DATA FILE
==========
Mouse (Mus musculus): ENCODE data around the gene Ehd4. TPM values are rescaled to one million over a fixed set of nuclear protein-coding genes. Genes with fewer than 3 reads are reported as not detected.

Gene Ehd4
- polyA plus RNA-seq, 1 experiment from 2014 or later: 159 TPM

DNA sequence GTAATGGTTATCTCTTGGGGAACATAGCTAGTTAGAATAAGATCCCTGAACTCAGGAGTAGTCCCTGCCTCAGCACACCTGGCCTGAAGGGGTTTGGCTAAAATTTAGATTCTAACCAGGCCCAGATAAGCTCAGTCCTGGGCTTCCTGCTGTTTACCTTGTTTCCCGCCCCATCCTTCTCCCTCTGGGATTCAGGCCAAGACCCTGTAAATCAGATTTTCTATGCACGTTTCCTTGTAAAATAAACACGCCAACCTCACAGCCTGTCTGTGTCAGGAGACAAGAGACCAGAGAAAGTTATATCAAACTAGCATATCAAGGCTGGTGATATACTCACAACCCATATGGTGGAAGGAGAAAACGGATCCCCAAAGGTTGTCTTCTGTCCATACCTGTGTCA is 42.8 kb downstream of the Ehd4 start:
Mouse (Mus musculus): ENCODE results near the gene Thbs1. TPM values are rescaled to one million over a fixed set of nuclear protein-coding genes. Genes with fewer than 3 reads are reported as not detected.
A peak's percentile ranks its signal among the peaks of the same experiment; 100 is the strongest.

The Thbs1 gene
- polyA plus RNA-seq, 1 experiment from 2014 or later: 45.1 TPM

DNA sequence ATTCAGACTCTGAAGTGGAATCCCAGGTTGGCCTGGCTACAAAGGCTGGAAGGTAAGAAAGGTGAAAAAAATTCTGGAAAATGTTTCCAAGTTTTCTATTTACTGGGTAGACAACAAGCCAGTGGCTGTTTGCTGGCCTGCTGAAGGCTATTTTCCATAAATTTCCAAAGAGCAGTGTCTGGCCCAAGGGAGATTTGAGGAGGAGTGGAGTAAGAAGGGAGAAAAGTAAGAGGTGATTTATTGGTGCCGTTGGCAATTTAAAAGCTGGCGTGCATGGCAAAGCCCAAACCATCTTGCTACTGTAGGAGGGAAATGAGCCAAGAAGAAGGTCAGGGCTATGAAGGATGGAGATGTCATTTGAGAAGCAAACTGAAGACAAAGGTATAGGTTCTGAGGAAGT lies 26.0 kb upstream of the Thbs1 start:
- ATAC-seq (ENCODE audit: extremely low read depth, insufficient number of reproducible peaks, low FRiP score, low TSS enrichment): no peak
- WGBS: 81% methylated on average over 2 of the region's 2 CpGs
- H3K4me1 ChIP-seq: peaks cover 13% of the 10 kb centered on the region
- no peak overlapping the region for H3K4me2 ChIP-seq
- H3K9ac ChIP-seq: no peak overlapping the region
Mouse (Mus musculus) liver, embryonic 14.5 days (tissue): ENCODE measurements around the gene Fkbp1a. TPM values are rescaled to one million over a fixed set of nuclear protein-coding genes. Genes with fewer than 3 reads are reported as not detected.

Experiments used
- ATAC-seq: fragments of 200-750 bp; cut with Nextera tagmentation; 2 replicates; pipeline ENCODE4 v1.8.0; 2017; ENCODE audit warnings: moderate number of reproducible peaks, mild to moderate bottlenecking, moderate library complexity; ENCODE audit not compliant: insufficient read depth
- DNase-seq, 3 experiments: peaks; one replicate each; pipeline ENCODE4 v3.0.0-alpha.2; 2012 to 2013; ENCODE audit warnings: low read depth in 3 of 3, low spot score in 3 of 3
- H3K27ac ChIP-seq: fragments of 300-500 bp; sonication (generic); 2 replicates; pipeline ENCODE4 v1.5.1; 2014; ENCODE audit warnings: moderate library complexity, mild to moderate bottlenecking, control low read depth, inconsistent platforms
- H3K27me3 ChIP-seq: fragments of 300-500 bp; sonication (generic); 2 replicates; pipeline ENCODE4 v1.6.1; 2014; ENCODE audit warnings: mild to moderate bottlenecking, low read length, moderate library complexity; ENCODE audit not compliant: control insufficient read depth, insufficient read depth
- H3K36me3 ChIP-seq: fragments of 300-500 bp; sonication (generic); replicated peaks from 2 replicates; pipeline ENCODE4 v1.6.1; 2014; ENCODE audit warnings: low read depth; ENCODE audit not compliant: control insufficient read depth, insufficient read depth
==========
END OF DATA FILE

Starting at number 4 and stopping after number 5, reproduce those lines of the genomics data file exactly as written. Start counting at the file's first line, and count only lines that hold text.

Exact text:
DNA sequence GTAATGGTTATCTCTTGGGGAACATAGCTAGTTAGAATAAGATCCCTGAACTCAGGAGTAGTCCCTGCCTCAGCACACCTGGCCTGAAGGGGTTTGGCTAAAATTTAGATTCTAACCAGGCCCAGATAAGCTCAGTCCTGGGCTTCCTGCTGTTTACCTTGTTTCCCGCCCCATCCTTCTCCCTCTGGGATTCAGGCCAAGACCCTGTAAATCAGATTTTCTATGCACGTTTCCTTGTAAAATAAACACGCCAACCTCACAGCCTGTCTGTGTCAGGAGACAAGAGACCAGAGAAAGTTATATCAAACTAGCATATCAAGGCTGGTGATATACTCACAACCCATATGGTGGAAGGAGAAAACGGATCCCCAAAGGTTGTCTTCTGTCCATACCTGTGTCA is 42.8 kb downstream of the Ehd4 start:
Mouse (Mus musculus): ENCODE results near the gene Thbs1. TPM values are rescaled to one million over a fixed set of nuclear protein-coding genes. Genes with fewer than 3 reads are reported as not detected.